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My dad once said something to the effect that the only place you can find peace and quiet is inside your own home.

I think I should add that even behind closed doors in your personal humble abode, these days, it's still hard to find privacy, or to get away from other people -- those you like, or those you don't.

I mean, we all want our alone time sometimes, right?

Years ago, my parents bought a couple of acres in the country with an old house on the land, fixed it up, and ended up with a nice home place. Dad was meticulous about keeping the yard tidy with regular mowing and trimming, and proper tree pruning as well.

One of the chores I always hated the most -- still do -- was picking up sticks. In our yard, there were plenty. I wouldn't have given up the trees in favor of having fewer limbs to collect before the grass could be mowed, of course, but that's a little job I just dreaded.

But I digress.

Mom and Dad had this nice place outside of city limits where they could enjoy nature and not have neighboring houses just a few feet away. It was beautiful and peaceful.

But we couldn't seem to keep cats too long.

The busy blacktop road was not far away, and more than one feline ended up on a shovel headed for a resting place deep beneath the garden when I was a youngster. The circle of life, indeed.

Even a couple of dogs that my parents had -- mostly before I can remember -- went to the Rainbow Bridge via a set of Bridgestones ... so to speak. It was tough to accept.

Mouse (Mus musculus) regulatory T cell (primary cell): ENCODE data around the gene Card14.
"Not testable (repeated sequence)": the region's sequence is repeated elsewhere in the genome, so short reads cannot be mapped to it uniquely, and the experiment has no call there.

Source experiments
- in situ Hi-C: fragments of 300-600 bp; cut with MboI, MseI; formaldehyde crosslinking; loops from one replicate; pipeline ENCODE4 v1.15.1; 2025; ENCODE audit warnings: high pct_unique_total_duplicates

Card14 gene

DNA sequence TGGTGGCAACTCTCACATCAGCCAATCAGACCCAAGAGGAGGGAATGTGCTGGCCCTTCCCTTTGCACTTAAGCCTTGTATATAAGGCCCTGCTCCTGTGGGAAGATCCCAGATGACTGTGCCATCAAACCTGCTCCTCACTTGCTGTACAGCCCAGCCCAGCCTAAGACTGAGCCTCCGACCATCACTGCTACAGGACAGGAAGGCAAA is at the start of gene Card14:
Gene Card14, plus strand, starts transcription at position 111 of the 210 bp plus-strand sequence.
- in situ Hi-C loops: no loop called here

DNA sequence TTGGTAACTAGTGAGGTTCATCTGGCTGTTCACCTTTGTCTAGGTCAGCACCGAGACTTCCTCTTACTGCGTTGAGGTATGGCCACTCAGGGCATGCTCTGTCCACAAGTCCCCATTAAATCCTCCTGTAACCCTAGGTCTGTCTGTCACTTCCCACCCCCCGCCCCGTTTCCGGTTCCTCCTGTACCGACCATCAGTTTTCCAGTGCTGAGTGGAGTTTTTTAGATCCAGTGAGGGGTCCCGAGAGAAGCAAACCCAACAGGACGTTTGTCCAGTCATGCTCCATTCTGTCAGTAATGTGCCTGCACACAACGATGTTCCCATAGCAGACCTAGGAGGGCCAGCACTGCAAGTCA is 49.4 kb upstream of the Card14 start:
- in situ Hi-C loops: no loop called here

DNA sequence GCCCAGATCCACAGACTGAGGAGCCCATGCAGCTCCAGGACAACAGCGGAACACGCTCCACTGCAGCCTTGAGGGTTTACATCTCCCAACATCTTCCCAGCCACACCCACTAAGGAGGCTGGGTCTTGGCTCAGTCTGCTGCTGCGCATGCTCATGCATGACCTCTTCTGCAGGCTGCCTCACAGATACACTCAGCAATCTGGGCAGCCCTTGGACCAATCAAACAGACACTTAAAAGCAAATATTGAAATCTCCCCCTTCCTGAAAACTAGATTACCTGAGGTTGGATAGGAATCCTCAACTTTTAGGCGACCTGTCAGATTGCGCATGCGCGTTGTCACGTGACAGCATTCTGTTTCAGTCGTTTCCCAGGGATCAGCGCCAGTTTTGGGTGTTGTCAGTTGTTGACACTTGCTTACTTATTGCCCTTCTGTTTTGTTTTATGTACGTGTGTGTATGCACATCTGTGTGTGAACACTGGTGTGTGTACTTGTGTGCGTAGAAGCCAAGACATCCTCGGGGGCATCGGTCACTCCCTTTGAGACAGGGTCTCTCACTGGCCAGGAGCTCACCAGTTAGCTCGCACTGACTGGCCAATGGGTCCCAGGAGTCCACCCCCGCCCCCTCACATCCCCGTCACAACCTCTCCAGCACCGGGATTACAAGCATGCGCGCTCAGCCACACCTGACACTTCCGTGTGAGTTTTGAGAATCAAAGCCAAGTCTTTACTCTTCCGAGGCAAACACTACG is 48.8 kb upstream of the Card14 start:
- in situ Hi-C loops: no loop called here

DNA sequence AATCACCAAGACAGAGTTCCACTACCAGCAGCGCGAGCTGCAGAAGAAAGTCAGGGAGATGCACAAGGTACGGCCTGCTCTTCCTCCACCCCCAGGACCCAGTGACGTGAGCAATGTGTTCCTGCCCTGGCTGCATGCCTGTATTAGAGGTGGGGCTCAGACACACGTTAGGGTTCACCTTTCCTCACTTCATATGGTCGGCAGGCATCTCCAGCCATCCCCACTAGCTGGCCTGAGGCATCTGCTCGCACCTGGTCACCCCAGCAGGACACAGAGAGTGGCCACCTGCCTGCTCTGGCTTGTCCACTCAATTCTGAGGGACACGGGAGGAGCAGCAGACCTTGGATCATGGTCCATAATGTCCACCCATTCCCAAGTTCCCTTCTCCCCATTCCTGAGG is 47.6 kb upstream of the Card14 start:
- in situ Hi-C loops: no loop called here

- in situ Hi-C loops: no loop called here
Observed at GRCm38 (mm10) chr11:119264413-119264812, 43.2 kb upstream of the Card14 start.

Then, a neighbor built a hog barn less than a quarter of a mile away.

The stench was something. The use of the manure by vigorously spraying it -- via the so-called "honey wagon" -- into the air over fields around our house only worsened the horrible smell. We and all our neighbors saw a horrible eyesore and incredible nuisance in that hog barn. The local farmers saw dollar signs.

Even inside the house, when the day was just right, on hot summer nights when we might have opened the windows, you couldn't get away from the odor. We couldn't find peace even inside our own home, after all.

I don't know how much of a factor this was for my parents when they finally moved to town, but I'm sure it wasn't something they missed from the country.

Now, I wonder why they didn't just build a wall to keep out what they didn't want coming into their space.

In town in Shelbyville, where my mom lives, residents are allowed to burn leaves and other debris. I'm incredibly grateful that this is prohibited in Mattoon. Although I don't have allergies, by and large, I don't want to have to inhale that heavy smoke that comes with wet refuse (some people aren't smart enough to let it dry before they burn it).

In various places where I've lived and visited, neighbors have loud mufflers on their vehicles, or someone drives by blasting their music, or a motorcycle with straight pipes roars through the neighborhood.

Sure, there are more rules and regulations inside the borders of most cities or towns. I'm glad for this reason that I do live inside those borders.

But I guess if a town was really with it, they'd build a wall to keep "the undesirables" out, right?

You can't always get away from the negative actions of your fellow man. Sometimes you have to find smart ways to deal with them -- and you have to pick your battles, and know what's reasonable and what are plain old dumb ideas to fix your problem.